Why do you think sexual and reproductive health often gets left out of the bigger climate change conversation?
There is still quite a lot of work that needs to be done in bringing the importance of women's rights into the negotiation process. Over the last 20 years, that discussion has finally arrived at a point where there is an acknowledgment of the importance of addressing both the mitigation and adaptation response.
For the first time this year at COP26, we had a health program, so we were able to discuss the impact of climate change on the health sector at a health pavilion organized by the World Health Organization. Within that conversation, UNFPA organized a side event where we discussed the importance of health and reproductive systems’ resilience to climate change. There was an important conversation within the health sector on inclusion and the importance of understanding where are the gaps and why and what do we need to do to strengthen this work.
UNFPA is also supporting a joint working group of climate activists interested in SRHR [sexual and reproductive health and rights] issues. We have around 400 young people and they themselves organized a session on the importance of SRHR.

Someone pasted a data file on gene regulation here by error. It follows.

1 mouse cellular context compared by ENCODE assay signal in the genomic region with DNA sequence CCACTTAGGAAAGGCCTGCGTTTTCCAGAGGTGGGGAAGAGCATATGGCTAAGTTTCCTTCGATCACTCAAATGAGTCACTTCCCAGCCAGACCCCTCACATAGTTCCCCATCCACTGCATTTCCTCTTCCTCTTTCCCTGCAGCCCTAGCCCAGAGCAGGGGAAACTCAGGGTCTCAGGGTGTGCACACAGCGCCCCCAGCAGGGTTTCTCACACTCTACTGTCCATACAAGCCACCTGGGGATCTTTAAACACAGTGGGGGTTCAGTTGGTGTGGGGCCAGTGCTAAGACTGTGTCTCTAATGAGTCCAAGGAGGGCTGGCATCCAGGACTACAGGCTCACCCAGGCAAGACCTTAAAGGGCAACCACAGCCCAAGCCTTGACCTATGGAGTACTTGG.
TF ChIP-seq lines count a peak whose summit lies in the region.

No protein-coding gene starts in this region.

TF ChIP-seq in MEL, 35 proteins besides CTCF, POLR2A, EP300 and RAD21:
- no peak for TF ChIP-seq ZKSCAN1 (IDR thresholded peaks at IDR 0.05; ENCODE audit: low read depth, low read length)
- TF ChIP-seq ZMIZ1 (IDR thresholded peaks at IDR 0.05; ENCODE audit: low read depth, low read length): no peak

More commitments on finance is certainly needed but also more support is needed to help countries to bring forward solutions that address sexual and reproductive rights and women’s rights.
How would you like to see world leaders ensure sexual and reproductive health services are prioritized amid climate change?
We certainly want to see more ambition in terms of climate financing. We want to see stakeholders delivering on adaptation action that is gender-sensitive and protects the rights of the most vulnerable. We want to see world leaders addressing inequality and gender inequality so that we know that to build a better and healthier planet it is essential that we resolve both the inequality and gender inequality crises.